As the Fashion and Textile Museum opens a new show focusing on London design duo Wallace Sewell, Absolutely looks at their colourful work

Words Pearl Boyd

Meet Wallace Sewell

British design duo Emma Sewell and Harriet Wallace-Jones have been producing colourful textiles from their London studio since 1992. Their work spans Transport for London moquettes and huge woven artworks as well as a large collection of scarves, blankets and cushions.

The display charts a story of 21st-century textile success, with global commercial sales rooted in British design education and UK manufacturing. Wallace Sewell create their innovative fabrics on hand looms using traditional techniques. Work is then sent to a Lancashire mill, established in 1776, for manufacture.

Wallace Sewell

Colour and geometry meet in their abstract designs, which display the influence of Paul Klee, the Bauhaus and Bridget Riley. Although trained at British art schools in the traditional skills of drawing and painting, rather than mixing an artist’s palette of colours, they weave their fine blend of hues through thread. Colour is integrated into the structure of weaving to create pattern, whilst contrasting yarns mix to create open gauzy textures with felted areas.

From cushions and throws to scarves and upholstery, the display underlines the immense variety of Wallace Sewell’s output. Highlights include an Anni Albers-inspired oversized artwork and original pieces from Emma and Harriet’s graduation shows. The retrospective will also include drawings and design swatches which unravel Wallace Sewell’s fascinating work processes. Textiles on display range from striped silks and sculpted wool crepe, to cashmere, transparent organza and patchwork cotton chenille. However, scarves will be a highlight of the show, as like small paintings, they provide the perfect canvas for Wallace Sewell’s designs.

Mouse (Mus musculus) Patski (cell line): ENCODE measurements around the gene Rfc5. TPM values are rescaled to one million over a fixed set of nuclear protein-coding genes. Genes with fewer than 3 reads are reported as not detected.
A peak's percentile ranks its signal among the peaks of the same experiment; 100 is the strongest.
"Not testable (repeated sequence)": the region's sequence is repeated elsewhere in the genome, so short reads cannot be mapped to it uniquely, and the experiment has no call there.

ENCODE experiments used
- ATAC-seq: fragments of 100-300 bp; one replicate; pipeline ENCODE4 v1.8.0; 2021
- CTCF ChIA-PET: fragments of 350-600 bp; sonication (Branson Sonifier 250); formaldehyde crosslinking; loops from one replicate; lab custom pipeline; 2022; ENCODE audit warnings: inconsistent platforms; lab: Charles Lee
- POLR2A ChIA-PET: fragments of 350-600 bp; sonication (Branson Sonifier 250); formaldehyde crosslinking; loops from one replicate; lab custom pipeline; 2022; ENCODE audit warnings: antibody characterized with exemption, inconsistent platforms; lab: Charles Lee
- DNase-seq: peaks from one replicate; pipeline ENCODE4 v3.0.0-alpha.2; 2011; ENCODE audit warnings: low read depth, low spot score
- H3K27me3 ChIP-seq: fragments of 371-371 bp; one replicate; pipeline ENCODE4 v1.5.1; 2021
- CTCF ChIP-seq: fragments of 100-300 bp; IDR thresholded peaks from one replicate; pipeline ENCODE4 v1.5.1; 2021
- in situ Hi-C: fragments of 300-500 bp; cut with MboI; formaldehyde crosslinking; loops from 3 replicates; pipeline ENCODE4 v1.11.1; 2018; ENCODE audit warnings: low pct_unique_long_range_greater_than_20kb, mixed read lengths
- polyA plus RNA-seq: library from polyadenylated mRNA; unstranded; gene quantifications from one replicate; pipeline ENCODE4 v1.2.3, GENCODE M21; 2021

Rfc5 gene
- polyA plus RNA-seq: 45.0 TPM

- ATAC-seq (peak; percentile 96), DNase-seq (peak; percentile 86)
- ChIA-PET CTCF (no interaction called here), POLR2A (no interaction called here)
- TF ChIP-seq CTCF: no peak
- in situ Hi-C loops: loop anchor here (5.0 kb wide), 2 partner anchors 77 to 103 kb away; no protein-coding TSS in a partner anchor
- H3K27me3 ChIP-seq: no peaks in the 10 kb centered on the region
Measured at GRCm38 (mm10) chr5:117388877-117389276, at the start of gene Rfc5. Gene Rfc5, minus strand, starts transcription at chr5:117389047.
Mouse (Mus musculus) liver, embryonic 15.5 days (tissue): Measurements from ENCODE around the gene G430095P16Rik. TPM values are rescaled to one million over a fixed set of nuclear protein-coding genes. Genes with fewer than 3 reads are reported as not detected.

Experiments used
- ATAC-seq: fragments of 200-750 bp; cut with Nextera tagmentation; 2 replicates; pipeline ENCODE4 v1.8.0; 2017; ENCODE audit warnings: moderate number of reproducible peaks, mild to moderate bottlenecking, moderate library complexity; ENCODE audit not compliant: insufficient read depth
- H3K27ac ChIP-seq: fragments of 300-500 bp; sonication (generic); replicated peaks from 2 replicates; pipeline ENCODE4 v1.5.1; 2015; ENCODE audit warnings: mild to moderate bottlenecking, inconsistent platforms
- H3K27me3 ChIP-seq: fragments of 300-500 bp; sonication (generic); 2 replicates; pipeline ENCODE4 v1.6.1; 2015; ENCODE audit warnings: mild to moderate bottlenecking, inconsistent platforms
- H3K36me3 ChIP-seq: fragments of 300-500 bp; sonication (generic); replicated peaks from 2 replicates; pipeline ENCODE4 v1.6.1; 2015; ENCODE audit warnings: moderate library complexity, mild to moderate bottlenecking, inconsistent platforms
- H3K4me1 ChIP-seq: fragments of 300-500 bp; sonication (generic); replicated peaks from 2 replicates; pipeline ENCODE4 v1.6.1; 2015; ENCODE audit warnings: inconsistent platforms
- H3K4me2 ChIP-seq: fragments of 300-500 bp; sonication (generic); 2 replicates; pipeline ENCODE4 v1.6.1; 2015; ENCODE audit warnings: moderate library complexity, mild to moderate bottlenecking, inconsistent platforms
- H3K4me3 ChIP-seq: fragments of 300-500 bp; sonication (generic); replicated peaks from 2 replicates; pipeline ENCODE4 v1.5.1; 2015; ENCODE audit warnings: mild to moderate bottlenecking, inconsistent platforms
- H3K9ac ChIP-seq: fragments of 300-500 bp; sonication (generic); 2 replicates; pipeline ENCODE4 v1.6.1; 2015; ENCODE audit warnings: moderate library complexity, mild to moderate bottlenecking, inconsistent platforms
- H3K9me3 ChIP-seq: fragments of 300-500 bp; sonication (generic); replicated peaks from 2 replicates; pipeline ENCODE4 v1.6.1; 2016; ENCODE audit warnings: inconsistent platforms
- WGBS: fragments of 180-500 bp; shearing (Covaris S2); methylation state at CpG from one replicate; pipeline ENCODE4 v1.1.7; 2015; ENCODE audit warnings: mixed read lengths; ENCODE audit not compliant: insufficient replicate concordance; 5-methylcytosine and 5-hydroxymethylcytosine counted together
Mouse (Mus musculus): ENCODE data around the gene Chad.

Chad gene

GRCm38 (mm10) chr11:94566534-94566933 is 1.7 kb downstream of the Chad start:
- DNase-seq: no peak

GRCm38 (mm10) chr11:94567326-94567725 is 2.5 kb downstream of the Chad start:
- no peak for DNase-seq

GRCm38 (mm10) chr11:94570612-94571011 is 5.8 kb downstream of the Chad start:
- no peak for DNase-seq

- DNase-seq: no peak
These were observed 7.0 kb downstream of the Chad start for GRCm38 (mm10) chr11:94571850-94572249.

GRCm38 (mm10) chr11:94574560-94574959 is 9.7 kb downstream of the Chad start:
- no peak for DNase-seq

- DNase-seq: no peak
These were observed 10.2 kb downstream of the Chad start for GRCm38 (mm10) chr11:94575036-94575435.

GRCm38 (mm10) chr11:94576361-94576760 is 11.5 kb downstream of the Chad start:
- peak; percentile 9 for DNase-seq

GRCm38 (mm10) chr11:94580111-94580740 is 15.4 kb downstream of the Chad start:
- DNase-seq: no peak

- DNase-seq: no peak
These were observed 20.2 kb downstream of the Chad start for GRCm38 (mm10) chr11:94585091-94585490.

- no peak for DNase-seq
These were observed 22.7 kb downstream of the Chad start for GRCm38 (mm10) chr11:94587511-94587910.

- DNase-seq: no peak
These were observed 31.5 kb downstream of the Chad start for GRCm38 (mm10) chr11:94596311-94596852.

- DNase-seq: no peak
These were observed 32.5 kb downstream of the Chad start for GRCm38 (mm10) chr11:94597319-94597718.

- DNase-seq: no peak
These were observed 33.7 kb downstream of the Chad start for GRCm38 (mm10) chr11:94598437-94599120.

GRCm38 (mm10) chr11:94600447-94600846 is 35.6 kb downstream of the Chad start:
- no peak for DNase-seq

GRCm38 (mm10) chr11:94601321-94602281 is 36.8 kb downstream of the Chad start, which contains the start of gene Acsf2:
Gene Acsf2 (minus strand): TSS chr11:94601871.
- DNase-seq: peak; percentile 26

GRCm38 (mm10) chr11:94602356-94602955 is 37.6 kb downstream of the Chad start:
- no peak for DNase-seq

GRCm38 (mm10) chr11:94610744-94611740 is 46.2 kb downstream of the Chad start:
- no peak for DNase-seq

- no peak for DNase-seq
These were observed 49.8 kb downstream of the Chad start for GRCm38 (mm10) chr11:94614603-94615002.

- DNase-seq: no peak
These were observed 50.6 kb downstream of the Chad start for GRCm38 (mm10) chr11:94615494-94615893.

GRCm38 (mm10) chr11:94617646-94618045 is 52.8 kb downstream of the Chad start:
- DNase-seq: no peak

Wallace Sewell

The display demonstrates Wallace Sewell’s strong relationships with international museums including MOMA New York, Dulwich Picture Gallery, the Royal Academy and Tate. The designer’s sensibility for abstract pattern and composition has enabled their collections of textiles to sit alongside major exhibitions. These designs have included a pair of silk block scarves in a vibrant colour palette of primary blue, fuchsia and orange – inspired by the Tate’s Henri Matisse: Cut Outs exhibition.

In 2007, Wallace Sewell followed in the footsteps of designers such as Enid Marx, Marianne Straub and Jacqueline Groag to design ‘moquette’ fabric for Transport for London. Their iconic upholstery for the underground (Barman 2011) is inspired by the London skyline, whilst the orange and brown geometric design for the London Overground is pure abstraction. These seminal designs, influenced by Russian Constructivism and mid-century modern, will be shown in stacked cubes, each upholstered in a different moquette fabric.


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